This scarcity of large stones may explain why Neolithic and Bronze Age communities used small stones, termed miniliths, in the two Exmoor circles and in other monuments within the region. There are nevertheless other constructions in the area, such as the clapper bridge at Tarr Steps and the three-metre Long Stone at Challacombe, which do use locally sourced large megaliths. This suggests that larger stones would have been available had the sites' builders desired, and that the use of miniliths was therefore deliberate.
Exmoor also has a henge, near Parracombe, although it has been damaged by ploughing. Alongside this, the moor bears a profusion of other Bronze Age monuments, including between 300 and 400 round barrows, standing stones, linear stone rows, and stone settings. The creation of these different monument types might also explain why so few stone circles were apparently created here. Most of the surviving prehistoric stone monuments on Exmoor are located on those areas of moorland outside the limits of medieval and post-medieval agriculture. For this reason it is likely that the surviving sites are not a reliable indicator of the original extent of these sites.
The stone circle measures 36.4 metres (119 feet 6 inches) in diameter. In 1905, there were 37 stones remaining in the circle. At the time there were conspicuous gaps on the northern and western sides of the ring; the stones perhaps in these areas may have been removed for use as road metal. There are ground depressions where some of these stones have been removed. In 1915 it was reported that one had been removed but that three additional stones had been found in the circle. By 1988, Martin J. F. Fowler reported that there were only 29 stones in the circle. Conversely, the following year the archaeologist Aubrey Burl reported 30 stones, of which three had fallen and 27 remained standing. Originally it may have included around 100 stones, spaced about one metre (3 feet 3 inches) apart.
The stones themselves are small: on average they measure 10 cm (4 inches) in height, 30 cm (one foot) in width, and 10 cm (4 inches) in depth. The largest protrudes about 0.5 metres (1 foot 8 inches) from the ground. Most are incomplete, and likely have been broken since the original erection of the circle. It is not known if all the stones in the circle come from the same natural rock, but a sample from one stone was examined and found to be a hard, pale grey gritstone, likely taken from the nearby Pickwell Down grits. There are conspicuous quartz veins in many of the circle's stones.
The site was accidentally rediscovered in 1898 when Archibald Hamilton was riding across Withypool Heath. His horse stumbled on one of the stones, and on further investigation he located other stones within the bracken. After the bracken on the heath was burned by farmers, Hamilton returned to pay closer attention to the circle. He contacted Colonel Bramble, the Vice President of the Somerset Archaeological and Natural History Society, who put him in touch with the archaeologist Harold St George Gray. Gray accompanied Hamilton on a visit to the site in August 1905, when he made a complete survey of the ring.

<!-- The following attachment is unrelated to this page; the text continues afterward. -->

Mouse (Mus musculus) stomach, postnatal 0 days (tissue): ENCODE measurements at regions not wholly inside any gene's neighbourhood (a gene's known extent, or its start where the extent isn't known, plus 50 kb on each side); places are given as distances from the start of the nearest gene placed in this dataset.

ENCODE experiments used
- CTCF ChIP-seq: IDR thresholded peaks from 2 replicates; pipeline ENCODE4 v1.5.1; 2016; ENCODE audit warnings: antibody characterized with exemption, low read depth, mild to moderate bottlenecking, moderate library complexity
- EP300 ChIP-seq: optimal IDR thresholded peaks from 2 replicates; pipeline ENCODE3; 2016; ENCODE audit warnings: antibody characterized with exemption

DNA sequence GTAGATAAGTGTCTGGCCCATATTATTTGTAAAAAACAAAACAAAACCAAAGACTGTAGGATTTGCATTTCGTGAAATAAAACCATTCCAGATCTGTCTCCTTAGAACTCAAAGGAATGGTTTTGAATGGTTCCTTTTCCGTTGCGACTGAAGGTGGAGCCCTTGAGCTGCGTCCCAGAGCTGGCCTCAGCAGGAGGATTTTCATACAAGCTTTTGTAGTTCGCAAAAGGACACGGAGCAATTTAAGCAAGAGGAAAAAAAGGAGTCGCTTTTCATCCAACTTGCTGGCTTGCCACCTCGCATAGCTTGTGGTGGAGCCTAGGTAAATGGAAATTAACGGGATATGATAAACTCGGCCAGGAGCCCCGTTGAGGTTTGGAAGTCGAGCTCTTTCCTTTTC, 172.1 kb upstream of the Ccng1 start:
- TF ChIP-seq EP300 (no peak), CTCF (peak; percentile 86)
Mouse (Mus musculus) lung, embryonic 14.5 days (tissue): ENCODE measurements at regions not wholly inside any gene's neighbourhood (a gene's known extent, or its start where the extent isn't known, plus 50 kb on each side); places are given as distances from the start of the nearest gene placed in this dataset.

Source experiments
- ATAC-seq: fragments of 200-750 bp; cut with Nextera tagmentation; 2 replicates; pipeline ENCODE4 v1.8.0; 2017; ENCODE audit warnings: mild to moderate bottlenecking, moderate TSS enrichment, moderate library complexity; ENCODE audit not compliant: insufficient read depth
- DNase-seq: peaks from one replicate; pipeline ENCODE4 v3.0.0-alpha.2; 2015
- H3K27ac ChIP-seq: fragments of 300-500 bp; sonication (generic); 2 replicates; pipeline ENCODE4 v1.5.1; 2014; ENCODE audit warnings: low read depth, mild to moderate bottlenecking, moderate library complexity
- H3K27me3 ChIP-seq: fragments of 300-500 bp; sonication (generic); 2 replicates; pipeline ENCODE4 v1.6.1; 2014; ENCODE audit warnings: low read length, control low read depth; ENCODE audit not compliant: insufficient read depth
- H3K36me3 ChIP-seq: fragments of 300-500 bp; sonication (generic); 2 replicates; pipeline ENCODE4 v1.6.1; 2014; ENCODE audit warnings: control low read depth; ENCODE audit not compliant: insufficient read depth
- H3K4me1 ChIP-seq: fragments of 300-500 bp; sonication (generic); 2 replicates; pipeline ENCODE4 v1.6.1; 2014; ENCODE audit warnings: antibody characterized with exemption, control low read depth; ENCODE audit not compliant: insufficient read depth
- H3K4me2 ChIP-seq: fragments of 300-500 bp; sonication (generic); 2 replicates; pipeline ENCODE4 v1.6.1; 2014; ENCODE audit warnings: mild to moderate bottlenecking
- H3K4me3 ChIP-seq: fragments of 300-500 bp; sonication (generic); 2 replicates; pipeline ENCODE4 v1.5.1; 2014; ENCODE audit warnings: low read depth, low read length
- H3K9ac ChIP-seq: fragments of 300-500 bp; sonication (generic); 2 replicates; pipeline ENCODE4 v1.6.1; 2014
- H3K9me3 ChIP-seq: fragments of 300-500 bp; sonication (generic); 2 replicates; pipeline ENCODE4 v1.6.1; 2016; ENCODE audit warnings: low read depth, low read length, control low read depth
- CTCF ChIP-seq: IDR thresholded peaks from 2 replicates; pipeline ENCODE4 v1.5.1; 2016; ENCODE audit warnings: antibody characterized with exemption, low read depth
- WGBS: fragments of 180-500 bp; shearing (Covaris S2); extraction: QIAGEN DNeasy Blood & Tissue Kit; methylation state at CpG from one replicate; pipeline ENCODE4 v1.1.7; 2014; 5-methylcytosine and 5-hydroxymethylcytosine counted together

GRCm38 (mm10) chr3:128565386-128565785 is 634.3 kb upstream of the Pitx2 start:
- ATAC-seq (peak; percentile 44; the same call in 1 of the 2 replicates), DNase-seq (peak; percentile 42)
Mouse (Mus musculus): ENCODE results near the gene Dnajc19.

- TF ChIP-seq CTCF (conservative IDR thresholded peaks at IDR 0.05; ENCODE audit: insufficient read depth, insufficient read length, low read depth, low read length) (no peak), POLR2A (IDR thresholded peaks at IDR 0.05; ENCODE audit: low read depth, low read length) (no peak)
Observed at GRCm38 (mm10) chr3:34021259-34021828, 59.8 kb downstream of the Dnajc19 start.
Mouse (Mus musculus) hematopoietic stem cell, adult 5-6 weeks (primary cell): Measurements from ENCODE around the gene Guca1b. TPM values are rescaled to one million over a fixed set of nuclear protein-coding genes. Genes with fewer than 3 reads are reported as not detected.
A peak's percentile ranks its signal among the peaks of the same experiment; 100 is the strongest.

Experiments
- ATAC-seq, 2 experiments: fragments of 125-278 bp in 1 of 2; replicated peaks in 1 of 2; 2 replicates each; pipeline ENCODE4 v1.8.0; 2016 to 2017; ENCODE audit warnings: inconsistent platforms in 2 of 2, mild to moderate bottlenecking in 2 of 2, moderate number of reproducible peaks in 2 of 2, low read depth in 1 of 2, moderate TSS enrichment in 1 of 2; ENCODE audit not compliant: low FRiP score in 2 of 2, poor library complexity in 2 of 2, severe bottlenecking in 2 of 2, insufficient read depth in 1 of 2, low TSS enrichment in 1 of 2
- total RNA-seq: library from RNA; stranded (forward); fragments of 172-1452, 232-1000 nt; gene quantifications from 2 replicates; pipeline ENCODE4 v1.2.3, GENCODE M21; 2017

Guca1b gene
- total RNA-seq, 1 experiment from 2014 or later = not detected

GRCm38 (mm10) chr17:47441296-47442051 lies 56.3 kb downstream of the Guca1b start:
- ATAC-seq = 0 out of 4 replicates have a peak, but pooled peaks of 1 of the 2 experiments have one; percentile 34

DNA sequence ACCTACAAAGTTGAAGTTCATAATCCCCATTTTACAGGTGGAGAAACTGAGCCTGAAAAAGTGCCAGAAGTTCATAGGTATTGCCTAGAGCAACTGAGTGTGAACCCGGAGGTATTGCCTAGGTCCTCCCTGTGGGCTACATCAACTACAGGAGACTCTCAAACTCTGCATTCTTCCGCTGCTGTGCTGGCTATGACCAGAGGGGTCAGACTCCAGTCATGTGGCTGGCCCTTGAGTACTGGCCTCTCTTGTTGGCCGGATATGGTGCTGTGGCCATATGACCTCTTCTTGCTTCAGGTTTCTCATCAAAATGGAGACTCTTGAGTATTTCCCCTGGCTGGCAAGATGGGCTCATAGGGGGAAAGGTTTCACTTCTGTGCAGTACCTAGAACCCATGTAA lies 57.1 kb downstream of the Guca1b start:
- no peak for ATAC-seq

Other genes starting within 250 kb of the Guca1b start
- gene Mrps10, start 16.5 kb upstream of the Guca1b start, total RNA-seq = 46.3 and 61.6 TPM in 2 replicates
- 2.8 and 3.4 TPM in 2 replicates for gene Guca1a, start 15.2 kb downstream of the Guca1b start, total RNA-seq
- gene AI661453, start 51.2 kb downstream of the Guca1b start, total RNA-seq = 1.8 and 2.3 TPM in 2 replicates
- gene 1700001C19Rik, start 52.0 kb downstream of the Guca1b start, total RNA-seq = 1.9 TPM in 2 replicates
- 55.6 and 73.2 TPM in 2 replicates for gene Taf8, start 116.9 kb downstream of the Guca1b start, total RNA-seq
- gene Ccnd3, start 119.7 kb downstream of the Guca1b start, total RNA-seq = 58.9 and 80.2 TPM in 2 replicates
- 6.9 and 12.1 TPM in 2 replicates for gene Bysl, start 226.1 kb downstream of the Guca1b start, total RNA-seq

Gray published his findings in a 1906 volume of the Proceedings of the Somerset Archaeological and Natural History Society, in which he drew comparisons between the site and two Cornish stone circles that he had recently surveyed, Fernacre and Stannon Stone Circle. He suggested that the circle had been the site of cremations, the cremated human remains then being buried within the nearby tumuli. In August 1915, Gray returned to the site. He noted that the circle was in largely the same condition as before, but that the ling and whortleberry bushes around the site were more stunted than they had previously been. Between 1982 and 1985, Fowler visited Withypool Stone Circle alongside other prehistoric stone monuments in Exmoor for a catalogue published in a 1988 edition of the Proceedings.
The site has been categorised as a scheduled monument since 1925, and is thus accorded legal protection under the Ancient Monuments and Archaeological Areas Act 1979. In the Historic England database, it is given the listing number of 1021261.
- Gray 1906, p. 43; Burl 2005, p. 80.
- Grinsell 1970, p. 39.
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- Burl 2000, p. 150; Riley & Wilson-North 2001, p. 24; Gillings 2015a, p. 1.
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- Gray 1906, pp. 47, 48.
- Gray 1906, p. 47.
- Anon 1915, p. xxviii.
- Anon 1915, pp. xxviii–xxix.
- Fowler 1988, p. 2.
- Exmoor National Park Authority 2016.
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- Burl, Aubrey (2000). The Stone Circles of Britain, Ireland and Brittany. New Haven and London: Yale University Press. ISBN 978-0-300-08347-7.
- ——— (2005). A Guide to the Stone Circles of Britain, Ireland and Brittany. New Haven and London: Yale University Press. ISBN 978-0-300-11406-5.
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- ——— (2015b). "Betylmania? Small Standing Stones and the Megaliths of South-West Britain". Oxford Journal of Archaeology. 34 (3): 207–233. doi:10.1111/ojoa.12056.